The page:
Unusual Attitudes: Calamity Jane Crash Commentary

(September 2011) With so much commentary on aircraft accidents from analysts, victims, witnesses, psychologists, perpetrators, investigators, manufacturers and Lord knows what other experts (real and self-proclaimed), why two cents' worth from me? I guess because my commentary is from the perspective of somebody trained and experienced in the investigation side of the business, who's witnessed more than her share of mishaps (during or shortly after the fact), lived through several and been personally responsible for a few — somebody who thinks she understands pilots, loves all things aeronautical, hates mediocrity as much as bureaucracy and wants flying to be as joyful and "sacred" to every other pilot as it is to her.

When you learn about a smash-up you generally seize on a likely scenario (fuel or stall/spins are generally safe bets), assign blame, murmur “How careless (stupid, criminal, juvenile ... ); I’m glad I’d never do something like that” and get on with life. But the easy and likely explanation isn’t always the truth and never tells the whole story. Early on I heard an NTSB investigator tell reporters at a rather grizzly site that he didn’t allow himself the luxury of judgment even when all signs pointed to the obvious. After 28 years and a fistful of certificates from accident schools, I’ve learned Mr. Santangelo was right. I’ve also come to accept that sometimes the causes — there’s never just one — will forever remain a mystery.

Relax. I’m not going to pontificate about how to “fly right” and be legal, but maybe I can shed a little light on the mechanics of accident investigations and the pecking order — like who’s in charge and what and how things happen.

Unless somebody prangs during an airshow or in front of an FSDO (the latter unlikely since FAA offices have mostly moved off airports), FAA inspectors are rarely on the scene, and by the time they arrive the site’s been pretty well sanitized: the injured or deceased removed by first responders, the fire department cleaning up or gone and the area secured by cops with miles of yellow tape. And the truth is that, if somebody important isn’t involved or the accident doesn’t rate coverage beyond the local news, FAA’s in no big hurry to get there. In the three field offices where I worked, if a call came at night or near the end of normal work hours, inspectors usually waited until the following day, saving the agency overtime and comp time.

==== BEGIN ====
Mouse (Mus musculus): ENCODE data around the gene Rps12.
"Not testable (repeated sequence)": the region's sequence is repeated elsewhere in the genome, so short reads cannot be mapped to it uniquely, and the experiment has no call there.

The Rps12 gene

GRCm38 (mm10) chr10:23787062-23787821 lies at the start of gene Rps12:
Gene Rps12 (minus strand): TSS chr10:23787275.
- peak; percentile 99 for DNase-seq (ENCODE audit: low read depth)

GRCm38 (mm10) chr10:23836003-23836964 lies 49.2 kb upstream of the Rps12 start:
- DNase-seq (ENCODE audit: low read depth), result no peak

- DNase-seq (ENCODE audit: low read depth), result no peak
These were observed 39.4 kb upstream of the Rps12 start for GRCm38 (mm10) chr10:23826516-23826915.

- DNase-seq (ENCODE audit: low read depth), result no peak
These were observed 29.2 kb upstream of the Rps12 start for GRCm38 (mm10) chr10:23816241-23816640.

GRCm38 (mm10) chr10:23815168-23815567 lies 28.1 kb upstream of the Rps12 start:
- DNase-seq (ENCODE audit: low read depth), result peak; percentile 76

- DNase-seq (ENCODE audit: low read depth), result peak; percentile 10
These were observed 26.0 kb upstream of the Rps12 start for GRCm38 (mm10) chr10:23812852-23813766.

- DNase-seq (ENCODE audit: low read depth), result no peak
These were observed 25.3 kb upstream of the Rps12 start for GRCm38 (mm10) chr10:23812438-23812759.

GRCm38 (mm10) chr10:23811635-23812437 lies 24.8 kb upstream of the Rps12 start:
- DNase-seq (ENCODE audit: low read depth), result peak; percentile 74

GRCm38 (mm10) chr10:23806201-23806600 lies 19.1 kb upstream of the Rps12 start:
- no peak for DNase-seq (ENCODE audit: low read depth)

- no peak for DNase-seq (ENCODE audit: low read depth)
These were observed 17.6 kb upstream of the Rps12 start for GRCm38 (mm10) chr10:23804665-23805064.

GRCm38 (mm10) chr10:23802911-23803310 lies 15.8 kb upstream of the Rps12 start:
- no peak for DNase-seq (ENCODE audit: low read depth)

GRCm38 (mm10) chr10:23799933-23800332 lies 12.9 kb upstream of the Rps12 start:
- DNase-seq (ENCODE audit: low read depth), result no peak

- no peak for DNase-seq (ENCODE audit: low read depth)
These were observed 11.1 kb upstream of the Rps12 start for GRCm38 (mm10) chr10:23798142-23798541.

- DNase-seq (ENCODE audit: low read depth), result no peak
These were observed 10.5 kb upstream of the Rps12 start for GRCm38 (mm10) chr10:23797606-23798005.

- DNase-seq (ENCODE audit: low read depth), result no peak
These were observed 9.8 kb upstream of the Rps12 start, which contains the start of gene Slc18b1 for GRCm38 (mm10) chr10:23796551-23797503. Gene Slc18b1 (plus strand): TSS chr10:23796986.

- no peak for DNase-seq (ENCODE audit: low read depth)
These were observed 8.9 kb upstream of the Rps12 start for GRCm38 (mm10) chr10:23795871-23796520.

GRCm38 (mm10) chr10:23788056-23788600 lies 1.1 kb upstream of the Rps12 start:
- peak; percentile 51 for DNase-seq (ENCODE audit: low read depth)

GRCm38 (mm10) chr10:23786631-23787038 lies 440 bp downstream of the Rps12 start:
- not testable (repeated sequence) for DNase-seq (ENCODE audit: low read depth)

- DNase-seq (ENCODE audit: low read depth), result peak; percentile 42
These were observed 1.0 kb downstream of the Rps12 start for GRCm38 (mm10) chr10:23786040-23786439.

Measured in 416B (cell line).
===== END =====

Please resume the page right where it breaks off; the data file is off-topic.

Not that anybody ever asked for my opinion, but I believed FAA should be visible, at the scene as soon as possible. But accidents “belong” to the NTSB, so there really isn’t a whole lot FAA inspectors can do on their own. Part of the board’s raison d’être is that “fox guarding the henhouse” thing; the FAA itself might well be part (or all) of the cause. Field office inspectors are trained to investigate the sacred “Nine FAA Responsibilities,” which include the performance, airworthiness or adequacy of FAA facilities or functions, non-FAA-owned and -operated air traffic control facilities, navaids and the FAA itself — certified craft, airmen, air agencies, commercial operators or carriers. They assess if the regulations, airport certification safety standards and security standards were adequate. And finally they determine if the airman had proper medical certification and if there were any violations of the FARs.

So the focus of FAA inspectors isn’t so much on what happened or how but on who or what was at fault (with loud bells sounding if the agency itself might be implicated) and on making certain that everything about the flight was squeaky-clean legal. Then they secure the site and wait for the NTSB investigator, who arrives the next day with an air of superior knowledge and a more generous budget for conducting the investigation. Not surprisingly, his top dog status often bruises a few egos among the FAA troops, and grumbling resentment isn’t uncommon.

Nearly all engine, airframe, propeller and major component manufacturers have “go teams” that respond to accidents whenever their companies’ products might be involved. Early in my career, FAA policy was to keep industry representatives away from an accident site, but these days both the FAA and NTSB take advantage of their expertise. These guys are good — often ex-military, usually well trained and certainly more knowledgeable about a specific product than their government counterparts. Still, they have a pony in the race, so those findings and opinions are always validated by objective sources. Occasionally, with small accidents in which the government won’t pay for, say, an engine teardown, the manufacturer will offer the service free of charge, which may or may not be a good idea. It’s hard to imagine that XYZ Gizmo Co. would take its widget back to the factory and then report to investigators and the widow’s insurance company that it was a piece of crap.